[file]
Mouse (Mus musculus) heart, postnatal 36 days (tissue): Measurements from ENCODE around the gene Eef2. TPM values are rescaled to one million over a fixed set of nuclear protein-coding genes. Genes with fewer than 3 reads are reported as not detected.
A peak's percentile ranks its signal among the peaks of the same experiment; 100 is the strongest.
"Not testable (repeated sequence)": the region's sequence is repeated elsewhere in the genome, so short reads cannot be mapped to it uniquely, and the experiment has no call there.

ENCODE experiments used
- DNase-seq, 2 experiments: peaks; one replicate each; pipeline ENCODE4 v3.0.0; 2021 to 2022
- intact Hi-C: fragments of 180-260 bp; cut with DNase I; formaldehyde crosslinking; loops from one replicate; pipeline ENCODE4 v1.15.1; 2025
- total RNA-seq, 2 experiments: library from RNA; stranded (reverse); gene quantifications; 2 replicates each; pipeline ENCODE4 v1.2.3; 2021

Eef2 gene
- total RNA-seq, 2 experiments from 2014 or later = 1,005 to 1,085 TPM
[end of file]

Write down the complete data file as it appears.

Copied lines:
Mouse (Mus musculus) heart, postnatal 36 days (tissue): Measurements from ENCODE around the gene Eef2. TPM values are rescaled to one million over a fixed set of nuclear protein-coding genes. Genes with fewer than 3 reads are reported as not detected.
A peak's percentile ranks its signal among the peaks of the same experiment; 100 is the strongest.
"Not testable (repeated sequence)": the region's sequence is repeated elsewhere in the genome, so short reads cannot be mapped to it uniquely, and the experiment has no call there.

ENCODE experiments used
- DNase-seq, 2 experiments: peaks; one replicate each; pipeline ENCODE4 v3.0.0; 2021 to 2022
- intact Hi-C: fragments of 180-260 bp; cut with DNase I; formaldehyde crosslinking; loops from one replicate; pipeline ENCODE4 v1.15.1; 2025
- total RNA-seq, 2 experiments: library from RNA; stranded (reverse); gene quantifications; 2 replicates each; pipeline ENCODE4 v1.2.3; 2021

Eef2 gene
- total RNA-seq, 2 experiments from 2014 or later = 1,005 to 1,085 TPM